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Sweet Home, Oregon
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October 24, 2012     The New Era Paper
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October 24, 2012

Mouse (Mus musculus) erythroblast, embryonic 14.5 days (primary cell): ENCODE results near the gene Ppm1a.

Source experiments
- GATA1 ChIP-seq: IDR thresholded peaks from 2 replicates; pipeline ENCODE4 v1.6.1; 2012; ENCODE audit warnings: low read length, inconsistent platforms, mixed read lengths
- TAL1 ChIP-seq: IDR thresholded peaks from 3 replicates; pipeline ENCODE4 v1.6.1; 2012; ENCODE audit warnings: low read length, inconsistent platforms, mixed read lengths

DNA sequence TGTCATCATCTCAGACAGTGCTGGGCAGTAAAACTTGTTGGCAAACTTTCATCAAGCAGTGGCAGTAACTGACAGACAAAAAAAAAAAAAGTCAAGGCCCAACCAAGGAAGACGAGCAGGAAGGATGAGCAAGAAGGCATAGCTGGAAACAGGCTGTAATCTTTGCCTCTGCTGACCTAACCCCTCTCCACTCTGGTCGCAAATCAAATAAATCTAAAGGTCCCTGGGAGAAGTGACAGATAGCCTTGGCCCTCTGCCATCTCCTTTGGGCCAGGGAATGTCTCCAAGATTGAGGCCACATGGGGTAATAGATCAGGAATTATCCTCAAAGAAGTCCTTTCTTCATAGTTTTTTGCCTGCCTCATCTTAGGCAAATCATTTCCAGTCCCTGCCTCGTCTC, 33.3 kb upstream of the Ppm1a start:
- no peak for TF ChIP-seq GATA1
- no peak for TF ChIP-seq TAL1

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:11  r - October 24, 2012 VouR COMMUNITY Page 15 II Spence From page 14 His opponent, he said, owns 11 businesses. Nyquist said he doesn't own that many businesses, although looking at Secretary of State fil- ings will show multiple business names. His bowling center in Albany contains three businesses inside, including the bowling center, a sports bar and a coffeehouse, each of which has a qualified manager for day-today operations, Nyquist said. He hasn't been involved in day-to-day operations since 1994. "I do work full time, and fur- thermore, this is my passion," Ny- quist said. "I care deeply for the citizens of Linn County." Spence said he is interested in solutions more than anything. His father was a salmon fisherman. In the 1970s, he stopped fishing for political, environmental and eco- nomic reasons. People used to ask him if he liked fishing, Spence said. He al- ways told them, "No, I'm into catching." Like that, Spence said he is not into political posturing. He'd be running as a Republican if Ny- quist were a Democrat. He just wants problems solved. Until enemies are made into allies, problems won't be solved, he said. Klamath Falls is an ex- ample. It still has issues, but the trajectory is better with the wa- ter issue, for example. The tribes, ranchers, farmers and environmen- -talists have developed a plan that the governors and Congress are signing off. "That's how you solve for- est issues here," he said. "I really believe people higher up will re- spond positively to that. I want to see people working in .the woods. Any candidate is going to say jobs is our number-one focus. I don't disagree. Who would? But I'm in- terested in a plan." Spence noted that Oregon is taxed less than California and Washington, and there is no reason that Linn County couldn't tap into tax refugees from those states. Spence grew up in Northern California in a small logging town with agricultural and surfing com- ponerits, he said. "I basically grew up with loggers, farmers and hip- pies." Spence earned his Ph.D. from the University of California, Los Angeles, in U.S. history in 1996. He taught at Knox College in Illi- nois. Now, he works at QSU and the University, of Oregon part time as well as contracting for specific projects. He came to the Mid-Valley in 1999, then returned to Illinois for several years. He has lived in Al- bany for a couple of years. Spence has two thoughts about Sweet Home in particular, he said. First is that Sweet Home has been Linn County's sacrifice for 20 years regarding property val- ues and tax levies. No one has ever stepped up to correct the systemic problem with property revenues and property values. Second, the county's position on the former Western States Land Reliance Trust property, about 380 !1 Nyquist From page 14 One of the biggest challenges in Oregon and Linn County is one of the highest teenage unemploy- ment rates in the country, Nyquist said. The county has a program that helps small businesses pay wages, $2 per hour, for teens. His support for this came from conversations with farmers. He asked why the high school students weren't out working for them. They would tell him that $8 per hour is a lot to pay a student to teach a teen how to work. "I. said, how about $6," Ny- quist said. "I'm proud of these ef- forts. We've employed hundreds of youths and given them the op- portunity to acquire a work ethic." "I'm concerned about the budget," Nyquist said. "I'm con- cerned about those folks in Linn County that are just hanging on and opportunities for them to make a living?' "There's really two issues vot- ers are asking me about. One is the local economy, and the other is the proper role of government." At the local level, the county needs to assist small businesses, Nyquist said. He has the back- ground to help, receiving multiple calls a week from citizens for help dealing with "agency X,Y,Z." Sometimes, he just talks to them, and other times, he contacts state officials on their behalf, Ny- quist said. Most importantly, he contin- ues to work on reducing the time 'it takes to get projects permitted, he said. Permitting may take three to five years around the state. He wants to see that get down to 12 to 18 months, like more success- ful areas, Idaho and Utah, for ex- ample. He has worked with legisla- tors to extend the length of wet- lands permits from five years to 10 after a Lowe's project in Albany took so long for other permits that its wetlands permit expired. "I don't think it's govern- ment's job to create jobs," Nyquist said. The only jobs government creates are government jobs, and Linn County needs private jobs. The county needs to work on re- moving regulatory roadblocks and allowing market conditions condu- cive to creating jobs. The medical campus is an ex- ample of that, Nyquist said. "I enjoy what I'm doing," Ny- quist said. "I think that my values and outlook are consistent with the values and outlook Of the citizens of this county." 00sst Llnn Roofing, Ioo. 00Over 30 years experience | Free estimates Locally owned i" Tear-offs with no mess i. Hand nailed, architect & 3-tab shingles |. Snap-lock., Hi-rib metal & fiat roofs . All workmanship guaranteed acres that the county foreclosed for nonpayment of property taxes, must be singularly about devel- oping Sweet Home's plan for the property, Spence said: The county should be there to assist in any way it can. Sweet Home is the big loser with that property not being devel- oped, Spence said. "We're not go- ing develop this for you. We're not going to develop the plan. We'll help you. I think it would be of- fensive to develop a plan and say, 'Look what we gave you.'" Part of the property is current- ly proposed as a county park and the new site for the Oregon Jam- boree. For more information about Spence, visit his website at mark- spence2012.com. FIX THIS MESS PAID ADVERTISEMENT Stop Another Tax on Your Home STOP THE DOUBLE TAX ON YOUR HOHE Oregonians already pay property taxes to fund schools and local government. A new tax on the same property is nothing more than a double tax on your home. PROTECT YOUR INVESTMENT Families are struggling and home loans are toughe r to get. A double tax on homes is especially hard on homeowners selling their home for less than they owe. This will hurt the housing market and drive your property values down further. HOMEOWNERS ALREADY PAY THEIR FAIR SHARE Oregonians pay an average property tax of $2,200 per year. A new transfer tax would place a big burden on homeowners, many of whom are already struggling. It's a double tax, WE SHOULD ENCOURAGE HOME OWNERSHIP A new transfer tax would put home ownership out of reach for many, especially first-time homebuyers who are so important to a healthy housing market. Yes on 79 is endorsed by: Saiem Chamber of Commerce Albany Chamber of Commerce Benton County Farm Bureau Lebanon Chamber of Commerce Harion County Farrn Bureau National Federation of Independent Business (NFIB) Oregon Association of REALTORS Oregon Small Business Association Salem Association of REAI_]ORS' [axpayer Association of Oregon Oregon Cattlemen's Association Oregon f-arm Bureau VOTE YES ON MEASURE 79 TO STOP ANOTHER TAX ON YOUR HOME. For more information please visit YesOnMeasure79.com Paid for by Yes on 79 PO Box 4750 Tualatin, OR 97062